A lot has been going on with liteGrid recently. The application at my day job that necessitated its creation is nearing production, and numerous additional features are being implemented in support of finishing that app. One of the big things that recently came up was making sure delete operations worked when the grid was in “tree grid” mode (meaning the TreeGridModule was loaded). While liteGrid has supported deletes for some time, it didn’t work correctly with tree grids. When I was tasked with fixing this deficiency, I initially thought “this will be easy, I just need to remove the children when the parent is deleted!” As is often the case in software, this was a gross oversimplification of the issue.
Why so complex?
If the grid was static, yeah, it would be a simple matter of deleting children once a parent has been deleted. Unfortunately, the grid is no longer static. Users can add new rows (via RowAdditionModule) and now they can re-arrange rows and change the parent/child relationships (via DraggableRowsModule). Deletes in liteGrid have always been a synchronous operation, while everything else is asynchronous. Why is this bad? Well, think about it for a second. Let’s assume I have the following structure initially:
This is the structure the server knows about: I have 4 widgets that are not related. Now let’s say that I re-arrange things like so:
Let’s assume I haven’t saved yet. At this point, the client has a very different view of the relationships than the server does. The client knows that everything is now nested under Test 1 while the server still thinks everything is a singleton leaf. Under the old model, what happens when I click the delete button for Test 1? The server will remove Test 1, and that’s it. As far as it knows, Test 1 had no children. But the client knows that Test 1 had children and will assume that they’ve been deleted, too. See the problem?
Let’s consider another case. Say we start out with the parts nested as in the second figure, but flatten them out so that they are all singleton leaves as in the first diagram. Again, until we save, the server and client have very different views. If we delete Test 1 on the client, the server will also delete Test 2, 3, and 4, since it thinks those items are nested under Test 1.
The root of the problem is that deletes are synchronous while all other operations are batched.
Once the root problem is well-understood, fixing it was seemingly straight-forward: make deletes a batch operation just like adds, moves, and edits. Batching everything allows the server to update its state so that its view of the world matches the client before it starts nuking things. While this sounds easy, it was, in fact, not.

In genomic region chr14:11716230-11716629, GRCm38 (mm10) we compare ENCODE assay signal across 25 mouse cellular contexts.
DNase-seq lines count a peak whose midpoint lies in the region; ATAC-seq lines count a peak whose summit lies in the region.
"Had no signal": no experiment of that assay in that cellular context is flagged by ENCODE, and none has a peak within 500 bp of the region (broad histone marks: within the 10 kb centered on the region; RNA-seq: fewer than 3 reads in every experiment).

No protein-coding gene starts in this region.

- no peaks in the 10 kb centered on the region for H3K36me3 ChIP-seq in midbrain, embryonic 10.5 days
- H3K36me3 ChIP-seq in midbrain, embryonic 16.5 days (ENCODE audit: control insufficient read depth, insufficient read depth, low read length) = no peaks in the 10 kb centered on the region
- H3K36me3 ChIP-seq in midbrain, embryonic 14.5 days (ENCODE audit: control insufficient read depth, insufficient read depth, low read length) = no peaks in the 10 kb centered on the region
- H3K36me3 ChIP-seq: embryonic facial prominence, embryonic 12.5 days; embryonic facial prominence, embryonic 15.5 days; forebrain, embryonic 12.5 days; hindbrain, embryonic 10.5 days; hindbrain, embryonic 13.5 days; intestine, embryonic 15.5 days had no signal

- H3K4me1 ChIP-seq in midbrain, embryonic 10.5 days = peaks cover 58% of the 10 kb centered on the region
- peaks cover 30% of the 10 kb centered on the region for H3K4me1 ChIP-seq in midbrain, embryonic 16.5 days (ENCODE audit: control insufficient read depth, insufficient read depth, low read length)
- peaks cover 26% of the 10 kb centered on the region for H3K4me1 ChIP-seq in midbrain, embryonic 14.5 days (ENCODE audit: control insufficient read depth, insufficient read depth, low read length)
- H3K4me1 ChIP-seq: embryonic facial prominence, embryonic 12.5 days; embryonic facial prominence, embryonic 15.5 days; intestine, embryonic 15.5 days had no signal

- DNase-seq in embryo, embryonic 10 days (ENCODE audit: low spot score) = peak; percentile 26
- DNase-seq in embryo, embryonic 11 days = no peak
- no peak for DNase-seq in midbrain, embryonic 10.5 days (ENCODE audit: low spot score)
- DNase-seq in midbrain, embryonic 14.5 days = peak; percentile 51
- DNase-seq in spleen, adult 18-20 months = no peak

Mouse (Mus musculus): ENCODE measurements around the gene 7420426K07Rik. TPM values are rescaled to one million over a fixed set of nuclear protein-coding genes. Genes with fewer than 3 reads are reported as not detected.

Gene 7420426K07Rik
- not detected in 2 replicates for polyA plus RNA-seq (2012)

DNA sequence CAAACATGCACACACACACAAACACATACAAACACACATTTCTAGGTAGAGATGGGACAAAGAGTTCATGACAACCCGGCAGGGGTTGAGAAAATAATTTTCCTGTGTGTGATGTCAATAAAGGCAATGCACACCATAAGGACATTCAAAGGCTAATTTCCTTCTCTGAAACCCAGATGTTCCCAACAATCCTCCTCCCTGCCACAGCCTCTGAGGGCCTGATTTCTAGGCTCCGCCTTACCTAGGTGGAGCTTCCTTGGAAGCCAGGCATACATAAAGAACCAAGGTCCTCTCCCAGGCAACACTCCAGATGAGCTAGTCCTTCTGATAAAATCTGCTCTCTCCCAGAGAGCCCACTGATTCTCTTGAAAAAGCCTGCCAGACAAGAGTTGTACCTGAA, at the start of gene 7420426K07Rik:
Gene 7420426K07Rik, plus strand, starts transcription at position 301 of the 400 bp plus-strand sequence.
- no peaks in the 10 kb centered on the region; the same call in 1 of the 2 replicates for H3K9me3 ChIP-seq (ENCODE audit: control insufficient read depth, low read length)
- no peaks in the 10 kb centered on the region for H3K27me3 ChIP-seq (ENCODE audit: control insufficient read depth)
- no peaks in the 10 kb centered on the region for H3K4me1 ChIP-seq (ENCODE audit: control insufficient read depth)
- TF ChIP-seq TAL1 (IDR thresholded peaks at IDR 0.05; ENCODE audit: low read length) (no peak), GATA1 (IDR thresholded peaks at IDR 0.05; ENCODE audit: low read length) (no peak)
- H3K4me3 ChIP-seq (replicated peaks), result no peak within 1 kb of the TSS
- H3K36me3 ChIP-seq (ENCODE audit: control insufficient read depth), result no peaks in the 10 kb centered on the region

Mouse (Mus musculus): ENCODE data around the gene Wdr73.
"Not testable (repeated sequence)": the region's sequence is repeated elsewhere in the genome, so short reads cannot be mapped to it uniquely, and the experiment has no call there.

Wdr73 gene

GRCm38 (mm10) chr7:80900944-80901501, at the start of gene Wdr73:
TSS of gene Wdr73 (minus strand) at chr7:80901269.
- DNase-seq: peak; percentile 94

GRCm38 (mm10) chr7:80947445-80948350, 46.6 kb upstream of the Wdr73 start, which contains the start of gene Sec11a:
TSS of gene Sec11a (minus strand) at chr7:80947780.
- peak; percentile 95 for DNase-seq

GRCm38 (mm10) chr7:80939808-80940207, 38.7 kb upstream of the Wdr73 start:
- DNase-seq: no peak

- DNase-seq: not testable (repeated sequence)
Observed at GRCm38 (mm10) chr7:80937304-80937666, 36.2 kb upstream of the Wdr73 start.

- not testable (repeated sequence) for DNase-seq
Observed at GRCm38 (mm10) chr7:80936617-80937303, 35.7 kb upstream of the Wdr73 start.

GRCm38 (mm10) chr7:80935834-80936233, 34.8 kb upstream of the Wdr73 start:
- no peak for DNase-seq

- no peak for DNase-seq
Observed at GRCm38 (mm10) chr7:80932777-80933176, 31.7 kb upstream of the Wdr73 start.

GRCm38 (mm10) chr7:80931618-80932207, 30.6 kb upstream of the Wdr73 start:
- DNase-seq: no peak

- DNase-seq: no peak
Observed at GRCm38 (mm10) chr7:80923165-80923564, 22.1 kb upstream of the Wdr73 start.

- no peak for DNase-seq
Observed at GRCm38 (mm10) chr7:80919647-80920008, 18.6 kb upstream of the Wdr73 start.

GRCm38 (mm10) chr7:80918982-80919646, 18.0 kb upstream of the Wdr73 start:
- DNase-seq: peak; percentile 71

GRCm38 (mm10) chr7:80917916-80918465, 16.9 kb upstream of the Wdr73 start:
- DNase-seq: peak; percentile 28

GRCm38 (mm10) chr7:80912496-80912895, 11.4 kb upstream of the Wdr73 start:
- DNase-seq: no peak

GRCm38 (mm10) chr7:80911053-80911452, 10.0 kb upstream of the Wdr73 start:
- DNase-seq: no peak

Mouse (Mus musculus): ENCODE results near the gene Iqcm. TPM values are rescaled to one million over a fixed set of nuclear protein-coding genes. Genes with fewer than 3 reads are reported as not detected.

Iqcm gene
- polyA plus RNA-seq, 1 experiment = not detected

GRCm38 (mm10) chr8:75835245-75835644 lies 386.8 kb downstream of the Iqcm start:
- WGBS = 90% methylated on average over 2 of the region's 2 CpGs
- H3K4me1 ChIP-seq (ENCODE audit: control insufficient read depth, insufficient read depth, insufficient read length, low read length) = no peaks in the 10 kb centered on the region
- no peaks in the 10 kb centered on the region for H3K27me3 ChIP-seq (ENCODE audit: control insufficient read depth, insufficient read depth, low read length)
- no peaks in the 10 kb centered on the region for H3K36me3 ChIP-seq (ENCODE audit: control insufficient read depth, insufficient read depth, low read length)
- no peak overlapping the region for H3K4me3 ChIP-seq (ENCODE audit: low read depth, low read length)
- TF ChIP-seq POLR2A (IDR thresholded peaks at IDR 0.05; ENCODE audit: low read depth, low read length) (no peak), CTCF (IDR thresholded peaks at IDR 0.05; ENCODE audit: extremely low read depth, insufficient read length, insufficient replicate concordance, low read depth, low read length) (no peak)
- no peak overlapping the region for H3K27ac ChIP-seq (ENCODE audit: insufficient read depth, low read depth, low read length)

First, there were the expected problems with Internet Explorer. I won’t dive into too many details, suffice to say that Internet Explorer 8’s table rendering is absolute junk. I don’t know how, but they actually made it worse than it was in IE 7.
Ignoring the IE8 problems, I still had to do a fair amount of work to get the user experience that I wanted. Since deletes would be batched until the user clicked the Save button, I wanted deleted rows to be clearly visible, effectively disabled (meaning they couldn’t be edited or moved), and I wanted the delete operation to be undoable. This would have been fairly simple if not for the tree grid module, which makes everything more complex. HTML tables really aren’t well-suited for rendering nested sets like this.
Disabling the rows was a problem. I didn’t want the delete module to have to know about all the current and future modules that might have added behavior to the grid, so removing the behavior manually was not an option. Instead, I used jQuery’s clone method to create a copy of the deleted row and its children. The clones maintained the classes and data of the originals but none of the event handlers, effectively disabling them. I replaced the original rows with the clones and provided a button to undo the delete operation. When clicked, the rows are re-bound to their data items, which (thankfully) restores all the functionality added by other liteGrid modules. At the end of the day, I had a nice batch solution that was not much more complex than my original solution for handling deletes.
You can check out the latest demo online. Code as always is available on the SVN repository.